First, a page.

One of the things I've noticed most since we did the newspaper reading is that little bits of my life seem to stand out more because I notice them as similar to something we've read or discussed in class. Obviously Steiner's conflicts are going to be present in our day-to-day lives, but I thought I'd sit down and document a few, just because.
Man vs Women - I'm not personally having a lot of man drama right now, but I get calls, texts, and emails daily from various family memebers needing to vent. My youngest sister just broke up with her first boyfriend because he was like boring movies (oh, to be 12), but called me crying when she found that her best friend had HELD HANDS! with him at lunch. Fickle, angsty pre-teen love at its mascara-teary best.
An older cousin sent me a message via facebook about her frustrating new husband (their story is a little bit Cupid & Psyche-esque) who keeps compairing her cooking to his mothers - he even went so far to suggest that she get some tips and recipes during a recent visit. I thought about suggesting she dump something hot on him, but I didn't think she'd get the reference. I suppose you don't really know anyone until you're married and living together.
An aunt whose husband works construction is having a difficult time because his work has been slow lately due to weather. She sent me a text a couple of weeks ago saying she was just THIS close to putting him in time out with her three year old. Apparently, when he gets bored he sits in the kitchen and sings off key english folk songs.
Youth vs Aged - I think everyone in class can relate to this: my parents have no idea what its like going to college now as opposed to when they went. My parents both went here, but about 20 years ago, and things have changed since then. Neither took more than 13 credits a semester and they didn't have to deal with the extreme student loans and high tuition costs of today. Which brings me to Individual vs Society
Individual vs Society - My parents both have masters degrees and they both want me to have a masters degree and for the most part I just want to be done with school. I've brought up several alternatives to a traditional four year degree, but they weren't hearin any of it. All I've heard since my senior year of high school is "You can't get anywhere without a four year degree anymore." Despite the many articles I've presented them with about the difficulty grads are having getting jobs (employers who can have lower pay for high school grads = no jobs for college grads) they're adamant that according to the society we live in I'm not going to amount to anything much if I don't have that degree in hand in 2011.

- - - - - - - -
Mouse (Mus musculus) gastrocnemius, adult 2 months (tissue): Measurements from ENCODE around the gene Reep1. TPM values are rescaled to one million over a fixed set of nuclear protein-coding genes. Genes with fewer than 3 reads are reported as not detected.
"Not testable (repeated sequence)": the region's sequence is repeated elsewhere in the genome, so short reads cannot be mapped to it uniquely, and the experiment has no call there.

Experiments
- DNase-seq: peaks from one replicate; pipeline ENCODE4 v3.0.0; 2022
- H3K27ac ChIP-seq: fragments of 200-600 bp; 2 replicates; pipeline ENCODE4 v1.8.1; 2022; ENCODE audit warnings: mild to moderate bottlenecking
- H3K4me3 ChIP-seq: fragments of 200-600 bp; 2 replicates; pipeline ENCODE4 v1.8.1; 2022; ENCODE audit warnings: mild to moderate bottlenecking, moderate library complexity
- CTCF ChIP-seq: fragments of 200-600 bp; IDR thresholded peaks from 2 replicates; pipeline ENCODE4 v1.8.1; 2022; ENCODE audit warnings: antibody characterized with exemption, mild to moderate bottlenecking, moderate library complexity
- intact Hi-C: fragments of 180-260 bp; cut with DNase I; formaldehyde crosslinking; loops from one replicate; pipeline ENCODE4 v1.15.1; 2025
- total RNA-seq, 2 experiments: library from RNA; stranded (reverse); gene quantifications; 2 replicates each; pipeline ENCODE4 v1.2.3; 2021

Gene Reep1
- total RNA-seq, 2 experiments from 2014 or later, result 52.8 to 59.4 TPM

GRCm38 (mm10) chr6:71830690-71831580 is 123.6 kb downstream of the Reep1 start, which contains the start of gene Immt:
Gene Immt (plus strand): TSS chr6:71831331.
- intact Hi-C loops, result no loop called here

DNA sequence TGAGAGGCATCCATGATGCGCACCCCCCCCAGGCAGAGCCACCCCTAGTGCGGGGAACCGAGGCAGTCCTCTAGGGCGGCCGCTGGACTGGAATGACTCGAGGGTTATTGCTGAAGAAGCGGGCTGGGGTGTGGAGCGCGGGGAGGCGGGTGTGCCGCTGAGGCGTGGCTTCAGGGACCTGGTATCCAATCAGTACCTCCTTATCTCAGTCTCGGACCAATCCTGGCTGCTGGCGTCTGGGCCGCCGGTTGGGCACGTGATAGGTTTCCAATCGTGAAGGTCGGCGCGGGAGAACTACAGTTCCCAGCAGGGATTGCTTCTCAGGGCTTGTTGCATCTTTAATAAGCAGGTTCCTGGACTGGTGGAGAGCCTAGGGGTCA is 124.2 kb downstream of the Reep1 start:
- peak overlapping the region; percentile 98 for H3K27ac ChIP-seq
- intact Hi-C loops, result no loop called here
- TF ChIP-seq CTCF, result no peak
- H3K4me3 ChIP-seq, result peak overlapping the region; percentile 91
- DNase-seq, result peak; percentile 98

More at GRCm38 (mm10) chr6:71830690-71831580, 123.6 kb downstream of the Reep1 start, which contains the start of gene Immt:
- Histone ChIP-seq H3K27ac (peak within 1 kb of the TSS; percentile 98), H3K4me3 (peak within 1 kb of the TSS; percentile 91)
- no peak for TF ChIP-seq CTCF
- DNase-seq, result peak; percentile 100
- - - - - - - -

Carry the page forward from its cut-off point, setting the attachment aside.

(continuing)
Living vs Dead - My family recently had a small memorial for a cousin who died in a car accident a year and two weeks ago. She had just turned 24. While we were home I overheard my great grandma, who raised Lyndsey, talking to one of my aunts. She said "I keep expecting her to walk in the door, I look up and expect her to be there. Then I realize she isnt' coming home anymore and I'm so sad all over again." It was completely heart breaking and I know how she feels. I have to remind myself all the time that she's not here anymore. I didn't get to see her very often, so it sneaks up on my sometimes. I'm going through some pictures on my computer and find one of her at another aunt's bridal shower or someone's wedding or a family reuinion and I have to remind myself she's not exsisting somewhere - she's really gone.
God vs Mortal - This one is harder for me. I think maybe for an individual, rather than in literature or myths, this has more to do with your own mortality than dealing with the wrath of gods. I'll be twenty soon, which isn't really a big deal, but it feels weird to say I've been alive for two decades. I think my best friend put it pretty well when she said "Sometimes I look at little kids and I'm kind of jealous - they're just starting off and we'll be gone so much sooner than them."